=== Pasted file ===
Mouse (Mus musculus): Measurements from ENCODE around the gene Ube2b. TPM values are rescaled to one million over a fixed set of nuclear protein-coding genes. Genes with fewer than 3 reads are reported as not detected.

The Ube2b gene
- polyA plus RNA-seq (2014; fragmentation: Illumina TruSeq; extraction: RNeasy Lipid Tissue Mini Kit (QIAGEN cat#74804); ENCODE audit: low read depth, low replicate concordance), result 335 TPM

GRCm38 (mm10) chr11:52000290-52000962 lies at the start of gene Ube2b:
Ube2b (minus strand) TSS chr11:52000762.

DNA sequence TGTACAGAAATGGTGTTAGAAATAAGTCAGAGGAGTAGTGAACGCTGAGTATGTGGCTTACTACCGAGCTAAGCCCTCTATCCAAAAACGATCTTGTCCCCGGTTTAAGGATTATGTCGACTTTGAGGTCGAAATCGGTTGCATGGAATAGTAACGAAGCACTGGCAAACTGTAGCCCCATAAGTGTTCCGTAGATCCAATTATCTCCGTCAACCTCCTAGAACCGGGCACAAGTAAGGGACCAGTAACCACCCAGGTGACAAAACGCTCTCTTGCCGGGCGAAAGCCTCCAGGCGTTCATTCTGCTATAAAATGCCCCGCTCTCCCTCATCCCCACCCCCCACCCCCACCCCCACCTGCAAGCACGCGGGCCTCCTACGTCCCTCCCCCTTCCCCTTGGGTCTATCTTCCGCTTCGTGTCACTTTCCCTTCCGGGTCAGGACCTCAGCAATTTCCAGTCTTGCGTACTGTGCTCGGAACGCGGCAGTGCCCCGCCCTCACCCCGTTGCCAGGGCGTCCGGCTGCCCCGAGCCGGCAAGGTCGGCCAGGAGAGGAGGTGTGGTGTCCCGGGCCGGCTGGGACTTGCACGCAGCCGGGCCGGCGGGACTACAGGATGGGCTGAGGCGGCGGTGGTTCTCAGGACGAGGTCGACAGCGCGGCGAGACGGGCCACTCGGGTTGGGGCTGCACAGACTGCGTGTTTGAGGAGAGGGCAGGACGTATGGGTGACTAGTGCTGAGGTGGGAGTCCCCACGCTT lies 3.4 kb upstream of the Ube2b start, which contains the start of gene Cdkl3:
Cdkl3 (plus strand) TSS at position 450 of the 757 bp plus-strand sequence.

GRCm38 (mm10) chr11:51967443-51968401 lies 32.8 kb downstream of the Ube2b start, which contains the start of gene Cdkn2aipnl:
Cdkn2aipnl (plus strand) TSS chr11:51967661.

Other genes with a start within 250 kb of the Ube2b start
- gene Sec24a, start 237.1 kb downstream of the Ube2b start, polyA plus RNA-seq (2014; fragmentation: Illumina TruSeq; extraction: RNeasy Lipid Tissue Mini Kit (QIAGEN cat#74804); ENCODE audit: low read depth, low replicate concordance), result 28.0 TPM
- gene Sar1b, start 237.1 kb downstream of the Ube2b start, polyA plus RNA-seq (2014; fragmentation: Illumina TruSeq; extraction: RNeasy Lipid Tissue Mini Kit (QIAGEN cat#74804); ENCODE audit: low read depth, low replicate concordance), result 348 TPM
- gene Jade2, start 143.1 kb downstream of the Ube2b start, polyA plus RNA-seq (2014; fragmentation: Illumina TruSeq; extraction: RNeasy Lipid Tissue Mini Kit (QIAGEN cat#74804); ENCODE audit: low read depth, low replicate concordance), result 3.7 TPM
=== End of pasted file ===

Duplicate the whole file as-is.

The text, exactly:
Mouse (Mus musculus): Measurements from ENCODE around the gene Ube2b. TPM values are rescaled to one million over a fixed set of nuclear protein-coding genes. Genes with fewer than 3 reads are reported as not detected.

The Ube2b gene
- polyA plus RNA-seq (2014; fragmentation: Illumina TruSeq; extraction: RNeasy Lipid Tissue Mini Kit (QIAGEN cat#74804); ENCODE audit: low read depth, low replicate concordance), result 335 TPM

GRCm38 (mm10) chr11:52000290-52000962 lies at the start of gene Ube2b:
Ube2b (minus strand) TSS chr11:52000762.

DNA sequence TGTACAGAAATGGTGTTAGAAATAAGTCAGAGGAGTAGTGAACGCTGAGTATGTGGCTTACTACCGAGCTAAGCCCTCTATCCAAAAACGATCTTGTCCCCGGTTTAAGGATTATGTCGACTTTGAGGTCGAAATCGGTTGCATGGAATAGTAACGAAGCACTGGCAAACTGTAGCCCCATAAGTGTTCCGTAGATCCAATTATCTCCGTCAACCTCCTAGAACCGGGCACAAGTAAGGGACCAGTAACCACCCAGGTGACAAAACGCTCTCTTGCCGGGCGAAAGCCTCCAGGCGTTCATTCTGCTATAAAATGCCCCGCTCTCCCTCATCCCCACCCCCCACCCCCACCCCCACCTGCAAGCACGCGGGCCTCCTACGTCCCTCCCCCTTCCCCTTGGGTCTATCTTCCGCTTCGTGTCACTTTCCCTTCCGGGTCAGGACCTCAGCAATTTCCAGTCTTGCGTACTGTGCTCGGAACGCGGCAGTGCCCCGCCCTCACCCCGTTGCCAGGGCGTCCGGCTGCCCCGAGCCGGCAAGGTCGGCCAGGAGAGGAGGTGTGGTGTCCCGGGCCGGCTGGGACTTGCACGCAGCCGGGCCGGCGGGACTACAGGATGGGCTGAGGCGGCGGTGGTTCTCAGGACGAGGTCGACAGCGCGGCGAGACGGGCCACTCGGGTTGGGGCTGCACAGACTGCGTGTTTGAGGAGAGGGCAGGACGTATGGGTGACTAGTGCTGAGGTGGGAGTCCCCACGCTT lies 3.4 kb upstream of the Ube2b start, which contains the start of gene Cdkl3:
Cdkl3 (plus strand) TSS at position 450 of the 757 bp plus-strand sequence.

GRCm38 (mm10) chr11:51967443-51968401 lies 32.8 kb downstream of the Ube2b start, which contains the start of gene Cdkn2aipnl:
Cdkn2aipnl (plus strand) TSS chr11:51967661.

Other genes with a start within 250 kb of the Ube2b start
- gene Sec24a, start 237.1 kb downstream of the Ube2b start, polyA plus RNA-seq (2014; fragmentation: Illumina TruSeq; extraction: RNeasy Lipid Tissue Mini Kit (QIAGEN cat#74804); ENCODE audit: low read depth, low replicate concordance), result 28.0 TPM
- gene Sar1b, start 237.1 kb downstream of the Ube2b start, polyA plus RNA-seq (2014; fragmentation: Illumina TruSeq; extraction: RNeasy Lipid Tissue Mini Kit (QIAGEN cat#74804); ENCODE audit: low read depth, low replicate concordance), result 348 TPM
- gene Jade2, start 143.1 kb downstream of the Ube2b start, polyA plus RNA-seq (2014; fragmentation: Illumina TruSeq; extraction: RNeasy Lipid Tissue Mini Kit (QIAGEN cat#74804); ENCODE audit: low read depth, low replicate concordance), result 3.7 TPM